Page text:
Running Minikube in AWS EC2 (Ubuntu)

If you are studying Kubernetes and having a hard time running Minikube on an EC2 Instance, you are not alone. I had a hard time doing it when it was my first time.

Below are the steps (and some comments) that I took to help me run Minikube on my EC2 Instance.

Installation of Minikube on EC2 Ubuntu

1. Run a public EC2 Server with the following setup

AMI Ubuntu Server 18.04 LTS (HVM), SSD Volume Type
Instance Type t2.micro
Storage 8 GB (gp2)
Tags – Key: Name
– Value: Minikube
Security Group Name: Minikube Security Group
– SSH, 0.0.0.0/0
Later we will be editing this.
Key Pair Create your own keypair.
You will need this to SSH to your EC2 Instance

The above setup is within the AWS Free Tier so you could try Minikube on EC2 without spending money. But you can run Minikube on a bigger instance if you like.

2. SSH into your created EC2 Instance using your keypair.

ssh [email protected]<ipv4_public_ip> -i <keypair>.pem

3. Install kubectl

curl -LO https://storage.googleapis.com/kubernetes-release/release/$(curl -s https://storage.googleapis.com/kubernetes-release/release/stable.txt)/bin/linux/amd64/kubectl
chmod +x ./kubectl
sudo mv ./kubectl /usr/local/bin/kubectl

4. Install Docker

sudo apt-get update && \
    sudo apt-get install docker.io -y

Minikube requires Docker.

5. Install Minikube

curl -Lo minikube https://storage.googleapis.com/minikube/releases/latest/minikube-linux-amd64 && chmod +x minikube && sudo mv minikube /usr/local/bin/

6. Check Minikube Version

minikube version

We have now successfully installed Minikube!

Let’s test it!

Running Minikube on EC2 Ubuntu

Become a root user.

sudo -i

If you are not comfortable running commands as root, you must always add sudo before the commands minikube and kubectl.

2. Start Minikube

minikube start --vm-driver=none

Do not worry about the warning. As long as you see the message ‘Kubectl is now configured to use the cluster.’ you have successfully ran Minikube.

Note: In the Install Minikube documentation from Kubernetes.io it says that you need to enable virtualization by accessing the computer’s BIOS. For EC2 Instances we do not have access to the BIOS since AWS EC2 instance is a Virtual Machine. Thus we are using the --vm-driver=none tag. No need to install a Hypervisor (VirtualBox or KVM)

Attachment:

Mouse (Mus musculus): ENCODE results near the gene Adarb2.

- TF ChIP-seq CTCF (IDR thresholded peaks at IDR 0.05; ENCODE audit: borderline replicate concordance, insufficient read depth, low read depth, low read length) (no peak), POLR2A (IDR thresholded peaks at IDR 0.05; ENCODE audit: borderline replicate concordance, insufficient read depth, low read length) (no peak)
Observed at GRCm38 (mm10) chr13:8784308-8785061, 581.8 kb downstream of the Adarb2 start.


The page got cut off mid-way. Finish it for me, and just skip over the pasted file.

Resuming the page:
3. Check the status of Minikube

minikube status

If you see the status as ‘running’ then we can now run kubectl commands.

4. Let us run our first container

kubectl run hello-minikube --image=gcr.io/google_containers/echoserver:1.4 --port=8080

5. Expose the container ports so that we can access it.

kubectl expose deployment hello-minikube --type=NodePort

6. Find where port 8080 in container exposed in EC2 Instance port.

kubectl get services

Note: Port 30263 is the EC2 Instance Port where the Port 8080 of the container is exposed.

The EC2 Instance Port changes each time you expose a port, you may have been given a different value than what I have.

kubectl get services command shows the list of services and their exposed ports.

Let us check by accessing this via a web browser on our local computer. But first we need to edit our EC2 Security Group.

7. Edit Security Group of the EC2 Instance to be access

The goal is for us to be able to access the EC2 Instance Port (30263 for me) via the internet.

EC2 >> (Network & Security) Security Groups >> Minikube Security Group >> Ingress

Press Edit. Then Add Rule.

Add the following.

Type Custom TCP Rule
Protocol TCP
Port Range 30263 (the port given to you by the kubectl get services command)
Source Custom
0.0.0.0/0 (Accessible via the internet)

Click Save.

8. Access the our container via the EC2 Instance Port on a web browser.

The address is <ipv4_public_ip>:<ec2_port>.